ARISE Detroit! Neighborhoods Day returns on Aug. 2, 2008

ARISE Detroit has swiftly become one of the most significant community service organizations in Detroit. Last year’s Neighborhood’s Day was a remarkable success with unique community events taking place all day throughout the entire city in more than 50 separate locations. And that was all done with less than a year’s worth of planning. This year more than 100 community events are planned – twice the number of last year – and there is no doubt where this is headed.

Rebuilding Detroit cannot be accomplished without rebuilding the neighborhoods, and ARISE Detroit! is creating a new standard for this approach. A new model.

With everything else going on in this city, and I know I don’t need to elaborate, it is such a relief to see something like this.

Here are the two press releases announcing the upcoming event (pictures added by me).

Contact: Luther Keith, 313-921-1955 FOR IMMEDIATE RELEASE


NEW EVENTS AND ORGANIZATIONS ADD LUSTER to 2nd Annual city wide observance on Aug. 2, 2008.—More than 100 events scheduled across city

DETROIT ARISE Detroit! Neighborhoods Day: Renewing The Village for 2008 promises to be bigger and better with the addition of many key organizations, including the United Negro College Fund, and the announcement of a major collaborative to attack literacy between Wayne State University and the Detroit Public Library.

Last year, more than 50 events were in the first ARISE Detroit! Neighborhoods Day, featuring community cleanups, marches against crime, meals for the homeless, family reunions, picnics and much more. This year, more than 100 events are expected to be held throughout the city, from sun up until sundown.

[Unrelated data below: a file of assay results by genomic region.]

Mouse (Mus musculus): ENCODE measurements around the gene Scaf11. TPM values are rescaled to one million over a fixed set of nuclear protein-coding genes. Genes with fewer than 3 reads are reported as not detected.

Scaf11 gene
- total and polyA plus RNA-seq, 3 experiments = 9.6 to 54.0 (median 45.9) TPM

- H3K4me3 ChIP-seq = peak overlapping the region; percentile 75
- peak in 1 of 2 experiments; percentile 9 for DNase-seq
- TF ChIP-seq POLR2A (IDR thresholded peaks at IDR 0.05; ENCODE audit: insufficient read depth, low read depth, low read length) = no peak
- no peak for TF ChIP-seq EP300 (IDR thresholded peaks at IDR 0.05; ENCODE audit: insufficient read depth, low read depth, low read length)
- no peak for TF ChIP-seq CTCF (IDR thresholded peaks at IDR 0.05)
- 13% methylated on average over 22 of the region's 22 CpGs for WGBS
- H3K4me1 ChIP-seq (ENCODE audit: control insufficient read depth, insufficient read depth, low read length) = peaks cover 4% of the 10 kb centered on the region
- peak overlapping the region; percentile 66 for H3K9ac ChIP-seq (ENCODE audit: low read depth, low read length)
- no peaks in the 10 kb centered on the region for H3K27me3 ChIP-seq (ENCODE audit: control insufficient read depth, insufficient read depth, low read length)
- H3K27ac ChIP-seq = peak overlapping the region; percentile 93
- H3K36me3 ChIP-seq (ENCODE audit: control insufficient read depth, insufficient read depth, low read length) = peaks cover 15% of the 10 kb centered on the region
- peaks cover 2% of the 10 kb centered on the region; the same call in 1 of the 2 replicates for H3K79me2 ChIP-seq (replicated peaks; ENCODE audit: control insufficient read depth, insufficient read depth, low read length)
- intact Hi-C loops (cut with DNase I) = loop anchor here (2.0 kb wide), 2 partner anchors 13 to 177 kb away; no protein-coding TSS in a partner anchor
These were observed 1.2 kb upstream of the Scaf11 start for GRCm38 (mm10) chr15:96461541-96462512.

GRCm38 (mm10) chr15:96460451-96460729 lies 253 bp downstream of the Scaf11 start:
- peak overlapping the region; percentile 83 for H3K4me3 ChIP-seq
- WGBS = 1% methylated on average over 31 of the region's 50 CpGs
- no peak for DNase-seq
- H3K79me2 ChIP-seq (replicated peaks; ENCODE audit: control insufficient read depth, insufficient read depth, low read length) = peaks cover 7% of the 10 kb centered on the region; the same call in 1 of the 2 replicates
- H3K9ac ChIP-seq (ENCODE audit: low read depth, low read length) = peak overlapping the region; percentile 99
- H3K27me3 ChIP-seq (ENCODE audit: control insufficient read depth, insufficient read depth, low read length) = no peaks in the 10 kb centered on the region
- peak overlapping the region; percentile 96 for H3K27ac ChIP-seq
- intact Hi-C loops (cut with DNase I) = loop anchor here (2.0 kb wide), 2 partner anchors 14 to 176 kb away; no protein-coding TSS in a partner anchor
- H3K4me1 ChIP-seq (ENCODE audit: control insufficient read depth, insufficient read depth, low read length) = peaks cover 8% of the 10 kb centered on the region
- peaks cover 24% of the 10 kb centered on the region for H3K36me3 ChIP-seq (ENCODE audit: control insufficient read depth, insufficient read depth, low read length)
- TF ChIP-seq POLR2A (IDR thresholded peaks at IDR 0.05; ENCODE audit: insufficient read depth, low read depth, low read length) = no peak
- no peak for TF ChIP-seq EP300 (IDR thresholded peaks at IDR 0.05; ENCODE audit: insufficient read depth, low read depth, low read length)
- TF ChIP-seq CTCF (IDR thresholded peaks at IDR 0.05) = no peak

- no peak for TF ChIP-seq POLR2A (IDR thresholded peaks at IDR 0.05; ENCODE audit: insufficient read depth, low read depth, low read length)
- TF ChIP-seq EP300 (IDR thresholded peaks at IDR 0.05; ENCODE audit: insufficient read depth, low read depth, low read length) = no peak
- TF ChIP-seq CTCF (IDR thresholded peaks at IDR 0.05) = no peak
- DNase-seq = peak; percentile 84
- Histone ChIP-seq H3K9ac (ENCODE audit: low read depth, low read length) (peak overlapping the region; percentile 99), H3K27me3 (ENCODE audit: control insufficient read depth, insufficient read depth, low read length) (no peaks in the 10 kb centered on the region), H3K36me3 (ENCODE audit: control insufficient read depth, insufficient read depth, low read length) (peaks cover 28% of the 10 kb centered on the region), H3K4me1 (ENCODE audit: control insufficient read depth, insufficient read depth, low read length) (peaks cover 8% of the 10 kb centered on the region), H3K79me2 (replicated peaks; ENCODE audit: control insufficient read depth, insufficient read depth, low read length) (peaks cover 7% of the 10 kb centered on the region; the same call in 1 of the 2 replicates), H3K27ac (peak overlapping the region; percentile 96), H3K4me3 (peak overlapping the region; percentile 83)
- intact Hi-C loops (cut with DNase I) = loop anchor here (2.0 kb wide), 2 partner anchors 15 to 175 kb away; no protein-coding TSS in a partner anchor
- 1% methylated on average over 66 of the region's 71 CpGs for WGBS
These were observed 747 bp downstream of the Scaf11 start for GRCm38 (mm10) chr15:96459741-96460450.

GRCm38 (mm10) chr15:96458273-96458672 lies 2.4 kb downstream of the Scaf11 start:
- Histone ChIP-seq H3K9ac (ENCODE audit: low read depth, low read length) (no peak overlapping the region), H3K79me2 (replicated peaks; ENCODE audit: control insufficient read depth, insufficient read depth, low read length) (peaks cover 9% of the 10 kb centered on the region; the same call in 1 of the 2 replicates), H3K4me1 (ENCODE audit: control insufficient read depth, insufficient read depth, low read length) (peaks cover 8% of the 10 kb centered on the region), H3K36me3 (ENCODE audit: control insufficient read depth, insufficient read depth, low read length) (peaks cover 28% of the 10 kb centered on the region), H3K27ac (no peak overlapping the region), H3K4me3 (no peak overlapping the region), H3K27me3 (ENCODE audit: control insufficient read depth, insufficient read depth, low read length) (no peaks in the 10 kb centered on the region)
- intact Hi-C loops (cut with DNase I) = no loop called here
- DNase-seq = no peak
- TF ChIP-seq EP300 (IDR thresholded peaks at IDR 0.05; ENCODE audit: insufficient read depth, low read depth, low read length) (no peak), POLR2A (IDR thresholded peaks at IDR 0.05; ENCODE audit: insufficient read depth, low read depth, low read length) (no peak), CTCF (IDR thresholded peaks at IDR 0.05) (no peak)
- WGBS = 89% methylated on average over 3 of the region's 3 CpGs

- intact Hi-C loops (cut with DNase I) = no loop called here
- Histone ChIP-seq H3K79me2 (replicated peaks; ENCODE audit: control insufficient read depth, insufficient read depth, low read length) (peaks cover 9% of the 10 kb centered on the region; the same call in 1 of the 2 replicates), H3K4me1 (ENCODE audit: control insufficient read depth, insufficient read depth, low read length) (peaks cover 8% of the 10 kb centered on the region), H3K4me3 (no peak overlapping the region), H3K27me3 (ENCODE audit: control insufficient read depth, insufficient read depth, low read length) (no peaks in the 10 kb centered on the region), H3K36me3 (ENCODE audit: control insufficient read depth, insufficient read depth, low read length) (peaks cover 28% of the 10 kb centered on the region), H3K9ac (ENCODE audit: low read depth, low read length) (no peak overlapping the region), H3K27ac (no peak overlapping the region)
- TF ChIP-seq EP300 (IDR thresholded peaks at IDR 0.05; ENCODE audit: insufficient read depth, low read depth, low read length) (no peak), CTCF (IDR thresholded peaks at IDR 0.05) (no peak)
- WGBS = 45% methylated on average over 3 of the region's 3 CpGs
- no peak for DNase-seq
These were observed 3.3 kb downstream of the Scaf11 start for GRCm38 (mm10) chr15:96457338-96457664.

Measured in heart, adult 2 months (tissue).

The idea behind the event is to create an opportunity to showcase the pride and spirit of neighborhoods and forge relationships that can help improve the quality of life for city residents going forward.

Corktown is Detroit's oldest neighborhood and also one of its most unique

Corktown is Detroit's oldest neighborhood and also one of its most unique

“This day will showcase the best of the spirit of Detroit, involving people in neighborhoods all over the city from all kinds of backgrounds,” said Luther Keith, executive director of ARISE Detroit! “It’s much more than a party. This is really about the heart and soul of people who love and care about this community and what they are doing to make a difference.”

This year, as last year, events will stretch from the Detroit riverfront to Eight Mile Road and from the far east side to the far west side.

New for this year, the Detroit United Negro College Fund (UNCF) 20th Anniversary Fundraising Walk on Belle Isle, a citywide Outdoor Open House at all 23 neighborhood Detroit Public Library branches, a Local Author Book Fair on the Cass Lawn of the Main Library, and a collaboration with Wayne State University that will offer 2,000 new students to be trained as literacy tutors and to serve in community service projects.

Also, playing a major role on this year’s Neighborhoods Day will be the Next Detroit Neighborhoods Initiative, created by Detroit Mayor Kwame Kilpatrick, which will sponsor six events in Next Detroit Neighborhoods.

East side events will include Habitat for Humanity of Detroit, which will be constructing homes with the help of volunteers and doing home renovations, Ravendale Community’s 20th anniversary celebration and Black Family Development which will have a special event for east side block clubs.

The day will also feature neighborhood wide garage sales in Palmer Woods, free health screenings at many events, community concerts and an academic basketball tournament involving the organization Grade Check and Detroit Shock’s Deanna Nolan Foundation.